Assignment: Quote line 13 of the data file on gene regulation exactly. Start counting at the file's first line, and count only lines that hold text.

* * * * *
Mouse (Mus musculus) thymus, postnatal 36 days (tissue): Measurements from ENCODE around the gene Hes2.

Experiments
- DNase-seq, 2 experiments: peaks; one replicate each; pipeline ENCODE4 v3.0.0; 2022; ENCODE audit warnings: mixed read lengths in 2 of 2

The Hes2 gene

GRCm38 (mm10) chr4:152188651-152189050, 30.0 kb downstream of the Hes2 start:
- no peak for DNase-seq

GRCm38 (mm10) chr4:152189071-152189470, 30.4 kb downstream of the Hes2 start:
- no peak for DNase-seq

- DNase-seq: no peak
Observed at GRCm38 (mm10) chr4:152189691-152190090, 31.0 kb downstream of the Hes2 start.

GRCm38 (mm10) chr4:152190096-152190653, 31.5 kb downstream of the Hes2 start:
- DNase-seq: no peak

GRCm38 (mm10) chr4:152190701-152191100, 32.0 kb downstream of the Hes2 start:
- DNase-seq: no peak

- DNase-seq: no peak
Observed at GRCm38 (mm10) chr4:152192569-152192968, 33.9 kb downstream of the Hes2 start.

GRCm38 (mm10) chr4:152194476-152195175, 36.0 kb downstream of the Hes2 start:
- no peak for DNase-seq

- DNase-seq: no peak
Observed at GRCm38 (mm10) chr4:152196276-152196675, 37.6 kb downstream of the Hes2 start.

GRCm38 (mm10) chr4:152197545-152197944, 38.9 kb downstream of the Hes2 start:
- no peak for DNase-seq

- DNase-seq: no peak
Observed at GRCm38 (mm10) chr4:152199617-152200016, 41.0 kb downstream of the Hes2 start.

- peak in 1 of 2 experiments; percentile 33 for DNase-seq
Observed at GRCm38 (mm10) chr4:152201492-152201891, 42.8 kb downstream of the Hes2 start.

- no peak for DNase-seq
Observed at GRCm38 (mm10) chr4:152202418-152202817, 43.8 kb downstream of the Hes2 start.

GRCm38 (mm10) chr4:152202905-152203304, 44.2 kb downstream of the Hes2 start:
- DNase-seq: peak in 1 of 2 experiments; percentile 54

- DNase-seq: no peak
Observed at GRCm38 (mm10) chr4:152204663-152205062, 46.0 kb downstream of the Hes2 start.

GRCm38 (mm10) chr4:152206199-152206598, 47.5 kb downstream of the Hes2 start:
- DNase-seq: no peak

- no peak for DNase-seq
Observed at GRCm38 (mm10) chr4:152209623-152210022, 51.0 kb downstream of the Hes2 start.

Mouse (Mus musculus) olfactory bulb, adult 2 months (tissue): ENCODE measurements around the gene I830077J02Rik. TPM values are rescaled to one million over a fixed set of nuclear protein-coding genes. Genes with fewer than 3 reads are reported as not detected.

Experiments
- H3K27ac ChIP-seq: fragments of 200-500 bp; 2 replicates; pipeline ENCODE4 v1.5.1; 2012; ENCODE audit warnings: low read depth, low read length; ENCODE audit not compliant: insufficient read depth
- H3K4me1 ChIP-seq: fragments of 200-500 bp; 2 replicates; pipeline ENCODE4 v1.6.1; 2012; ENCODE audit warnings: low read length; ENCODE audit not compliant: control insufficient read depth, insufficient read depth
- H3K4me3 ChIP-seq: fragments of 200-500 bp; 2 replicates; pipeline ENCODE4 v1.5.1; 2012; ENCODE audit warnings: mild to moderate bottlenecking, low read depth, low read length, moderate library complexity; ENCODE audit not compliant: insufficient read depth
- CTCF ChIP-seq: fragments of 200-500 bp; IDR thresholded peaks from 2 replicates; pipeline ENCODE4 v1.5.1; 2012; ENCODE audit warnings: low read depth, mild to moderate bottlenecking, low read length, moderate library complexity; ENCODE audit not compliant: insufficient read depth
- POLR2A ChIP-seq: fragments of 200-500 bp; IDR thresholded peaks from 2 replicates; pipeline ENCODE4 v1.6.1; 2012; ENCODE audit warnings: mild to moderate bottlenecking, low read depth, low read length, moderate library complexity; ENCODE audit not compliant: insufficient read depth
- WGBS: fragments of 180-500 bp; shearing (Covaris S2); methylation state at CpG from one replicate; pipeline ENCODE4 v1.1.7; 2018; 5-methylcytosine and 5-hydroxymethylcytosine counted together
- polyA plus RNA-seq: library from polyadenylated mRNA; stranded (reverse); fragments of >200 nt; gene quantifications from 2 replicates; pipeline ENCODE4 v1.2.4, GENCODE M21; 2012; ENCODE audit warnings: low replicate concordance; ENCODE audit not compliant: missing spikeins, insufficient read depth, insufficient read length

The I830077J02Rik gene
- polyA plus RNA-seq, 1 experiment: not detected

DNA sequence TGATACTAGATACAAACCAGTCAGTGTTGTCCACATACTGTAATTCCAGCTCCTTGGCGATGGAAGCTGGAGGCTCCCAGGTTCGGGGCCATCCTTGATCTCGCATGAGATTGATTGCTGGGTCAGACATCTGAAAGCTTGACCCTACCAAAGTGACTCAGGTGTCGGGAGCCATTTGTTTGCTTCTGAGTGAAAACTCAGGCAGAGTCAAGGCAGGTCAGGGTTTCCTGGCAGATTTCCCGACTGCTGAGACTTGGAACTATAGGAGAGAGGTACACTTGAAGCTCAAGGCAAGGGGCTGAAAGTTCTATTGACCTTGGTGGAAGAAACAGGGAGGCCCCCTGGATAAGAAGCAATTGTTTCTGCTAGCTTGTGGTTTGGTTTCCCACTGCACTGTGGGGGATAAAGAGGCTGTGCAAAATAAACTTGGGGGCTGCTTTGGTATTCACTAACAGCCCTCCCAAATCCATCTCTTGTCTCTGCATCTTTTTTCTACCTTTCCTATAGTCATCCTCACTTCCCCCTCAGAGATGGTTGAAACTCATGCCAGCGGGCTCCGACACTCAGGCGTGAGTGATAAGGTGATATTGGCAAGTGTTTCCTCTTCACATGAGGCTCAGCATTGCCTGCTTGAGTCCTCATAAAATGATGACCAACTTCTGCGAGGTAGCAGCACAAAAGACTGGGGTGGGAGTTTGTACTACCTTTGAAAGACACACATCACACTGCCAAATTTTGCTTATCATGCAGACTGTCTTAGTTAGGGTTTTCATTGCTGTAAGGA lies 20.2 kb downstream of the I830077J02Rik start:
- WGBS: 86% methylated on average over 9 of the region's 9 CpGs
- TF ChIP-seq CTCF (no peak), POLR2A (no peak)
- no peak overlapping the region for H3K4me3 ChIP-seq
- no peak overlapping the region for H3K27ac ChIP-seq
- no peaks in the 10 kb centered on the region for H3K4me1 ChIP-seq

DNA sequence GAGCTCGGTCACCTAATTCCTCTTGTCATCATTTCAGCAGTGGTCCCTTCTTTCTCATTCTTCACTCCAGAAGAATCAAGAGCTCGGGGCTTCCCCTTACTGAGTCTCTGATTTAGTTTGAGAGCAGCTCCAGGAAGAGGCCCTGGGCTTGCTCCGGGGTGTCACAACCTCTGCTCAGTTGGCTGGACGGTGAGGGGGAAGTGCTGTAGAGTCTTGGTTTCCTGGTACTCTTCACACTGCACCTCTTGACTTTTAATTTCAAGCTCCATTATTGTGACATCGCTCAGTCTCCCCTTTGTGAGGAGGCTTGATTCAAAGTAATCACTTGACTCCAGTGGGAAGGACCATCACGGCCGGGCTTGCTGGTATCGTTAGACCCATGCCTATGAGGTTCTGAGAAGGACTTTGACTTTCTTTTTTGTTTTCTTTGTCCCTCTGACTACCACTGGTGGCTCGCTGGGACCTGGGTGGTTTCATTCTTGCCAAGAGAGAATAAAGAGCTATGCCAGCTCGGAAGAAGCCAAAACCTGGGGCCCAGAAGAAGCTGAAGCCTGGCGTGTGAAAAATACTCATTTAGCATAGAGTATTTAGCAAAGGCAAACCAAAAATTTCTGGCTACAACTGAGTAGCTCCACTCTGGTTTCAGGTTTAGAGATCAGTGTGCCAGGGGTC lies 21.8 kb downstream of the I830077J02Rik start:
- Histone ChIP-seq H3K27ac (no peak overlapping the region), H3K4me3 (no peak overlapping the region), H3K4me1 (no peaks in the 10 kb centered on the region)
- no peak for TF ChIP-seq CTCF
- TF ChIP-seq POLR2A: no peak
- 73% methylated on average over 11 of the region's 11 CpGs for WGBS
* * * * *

GRCm38 (mm10) chr4:152190701-152191100, 32.0 kb downstream of the Hes2 start: